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By what matrix should we multiply if we want the output to be the vertices of the triangle after it has been reflected about the x-axis?

It took NR only two tries before she got the correct transformation matrix. It took others more than two tries. But once students had the matrix for a reflection about the x-axis, it didn’t take long to get the matrix for a reflection about the y-axis.

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And then reflections about the lines y=x and y=-x.

 

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And then rotations 90 degrees and -90 degrees about the origin.

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I honestly do not care that students remember the matrix that produces a certain transformation. I am not even sure that I should have spent any class time on this topic (although I have seen questions on some state assessments about this topic). What I care about is that students know that they can make sense of problems and persevere in solving them. I care that they know that they can figure out the matrix that produces a certain transformation instead of me giving them a list to memorize.

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And so the journey to create students who can figure out mathematics instead of being told mathematics continues …

 
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Posted by on September 28, 2013 in Coordinate Geometry, Geometry, Rigid Motions

 

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Constructing a Hexagon

Last week, I gave my students the following task, which I first heard about from an instructor at the University Lab School in Honolulu.

Construct a regular hexagon with segment AB as one of its sides.

-You may not use any Shapes tools.

-You many not use any Measurement tools.

-When you are finished, we can use Measurement tools to justify your construction.

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How would you construct a regular hexagon without knowing the formal steps for the construction of hexagon with a compass and straightedge?

We were finishing up a unit on Rigid Motions, so the hope was that the students would think about the rigid motions that would map one side of a regular hexagon to another side of a regular hexagon.

A few students asked about the measures of angles in the hexagon. Instead of answering directly, I drew two auxiliary objects to see if that would help them determine the measure of an interior angle of a regular hexagon.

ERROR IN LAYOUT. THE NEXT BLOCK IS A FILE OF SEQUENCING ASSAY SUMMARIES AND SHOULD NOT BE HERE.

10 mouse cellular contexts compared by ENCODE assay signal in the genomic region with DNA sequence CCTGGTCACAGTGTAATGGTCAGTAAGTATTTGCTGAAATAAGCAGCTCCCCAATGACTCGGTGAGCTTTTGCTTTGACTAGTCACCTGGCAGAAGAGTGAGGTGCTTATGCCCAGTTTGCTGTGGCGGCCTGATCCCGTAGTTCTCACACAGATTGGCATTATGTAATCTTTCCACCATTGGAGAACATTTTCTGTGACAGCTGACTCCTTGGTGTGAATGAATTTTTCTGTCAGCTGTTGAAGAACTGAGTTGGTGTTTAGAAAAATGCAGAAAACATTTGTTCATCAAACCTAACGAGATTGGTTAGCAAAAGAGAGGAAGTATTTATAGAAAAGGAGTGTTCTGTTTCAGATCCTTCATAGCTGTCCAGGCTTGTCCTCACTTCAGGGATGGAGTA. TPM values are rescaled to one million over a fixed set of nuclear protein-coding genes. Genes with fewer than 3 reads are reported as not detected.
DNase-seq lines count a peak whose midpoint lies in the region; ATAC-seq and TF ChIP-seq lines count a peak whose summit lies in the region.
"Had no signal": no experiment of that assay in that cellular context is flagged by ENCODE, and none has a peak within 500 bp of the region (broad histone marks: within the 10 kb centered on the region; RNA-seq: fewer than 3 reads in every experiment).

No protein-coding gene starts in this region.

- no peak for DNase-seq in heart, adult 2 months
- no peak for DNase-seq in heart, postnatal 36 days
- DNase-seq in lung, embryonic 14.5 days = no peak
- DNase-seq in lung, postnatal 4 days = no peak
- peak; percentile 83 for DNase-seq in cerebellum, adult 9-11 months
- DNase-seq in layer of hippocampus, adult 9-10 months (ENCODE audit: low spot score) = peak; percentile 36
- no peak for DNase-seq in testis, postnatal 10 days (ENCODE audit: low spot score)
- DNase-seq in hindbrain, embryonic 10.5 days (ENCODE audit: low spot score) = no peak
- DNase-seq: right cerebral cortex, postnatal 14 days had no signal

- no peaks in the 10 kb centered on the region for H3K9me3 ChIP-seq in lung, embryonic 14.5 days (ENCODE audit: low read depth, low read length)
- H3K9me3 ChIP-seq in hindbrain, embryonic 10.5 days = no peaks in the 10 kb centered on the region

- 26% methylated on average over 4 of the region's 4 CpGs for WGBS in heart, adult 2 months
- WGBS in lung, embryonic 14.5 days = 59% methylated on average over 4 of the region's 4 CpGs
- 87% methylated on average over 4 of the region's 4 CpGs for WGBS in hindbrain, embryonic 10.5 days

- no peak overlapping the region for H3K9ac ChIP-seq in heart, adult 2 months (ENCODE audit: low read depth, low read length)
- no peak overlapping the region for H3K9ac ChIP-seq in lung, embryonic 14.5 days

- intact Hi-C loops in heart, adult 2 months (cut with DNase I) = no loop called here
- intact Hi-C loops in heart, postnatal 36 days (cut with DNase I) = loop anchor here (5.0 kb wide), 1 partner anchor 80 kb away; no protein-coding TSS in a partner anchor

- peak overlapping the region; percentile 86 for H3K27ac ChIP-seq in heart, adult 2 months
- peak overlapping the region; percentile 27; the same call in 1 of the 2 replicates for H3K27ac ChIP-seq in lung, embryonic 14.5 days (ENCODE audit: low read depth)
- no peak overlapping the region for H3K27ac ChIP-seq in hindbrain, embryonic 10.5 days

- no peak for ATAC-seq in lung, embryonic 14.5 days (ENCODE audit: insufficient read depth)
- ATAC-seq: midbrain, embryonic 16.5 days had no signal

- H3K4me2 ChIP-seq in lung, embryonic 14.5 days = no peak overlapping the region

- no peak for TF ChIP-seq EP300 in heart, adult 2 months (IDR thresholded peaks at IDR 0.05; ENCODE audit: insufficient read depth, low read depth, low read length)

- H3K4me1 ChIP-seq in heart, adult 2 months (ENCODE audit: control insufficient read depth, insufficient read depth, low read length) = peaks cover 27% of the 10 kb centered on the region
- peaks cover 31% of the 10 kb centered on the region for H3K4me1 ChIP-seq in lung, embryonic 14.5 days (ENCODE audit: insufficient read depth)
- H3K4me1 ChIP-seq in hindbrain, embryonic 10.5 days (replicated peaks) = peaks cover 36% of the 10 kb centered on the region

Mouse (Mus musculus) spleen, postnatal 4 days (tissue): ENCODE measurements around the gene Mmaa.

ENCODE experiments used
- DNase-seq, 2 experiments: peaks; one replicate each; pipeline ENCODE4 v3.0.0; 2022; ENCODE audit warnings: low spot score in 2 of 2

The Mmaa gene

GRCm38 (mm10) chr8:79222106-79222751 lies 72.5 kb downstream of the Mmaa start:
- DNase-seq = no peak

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It helped. I didn’t have to tell anyone the angle measure.

While students were working, I monitored their progress using the Class Capture feature of TI-Nspire Navigator. I selected which hexagons we should discuss as a whole class. I sequenced the order in which I called on students.

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Most students started with the rotation of a segment. And by far the majority of the students did the entire construction using rotations. Some students were surprised when they rotated segment AB 120° about point B. Segment BA’ appeared below segment AB. Why did that happen?

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Some students rotated segment AB 120° about point A. Segment AB’ appeared above segment AB. Why did that happen?

 

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Some students realized that they could use the same degree measure for each of they rotations.

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Some students decided to hide the degree measure when they finished to make their construction “look better”.

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The big deal was that we were able to grab and move point A or point B at the end of the construction and preserve the hexagon.

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A few students made use of the symmetry of the hexagon. P.R. rotated segment AB -120° about point B to get BA’. He rotated segment AB 120° about point A to get AB’. Then he connected A’B’ to create one of the lines of symmetry of the hexagon. He reflected all three segments about line A’B’ to get the rest of the hexagon.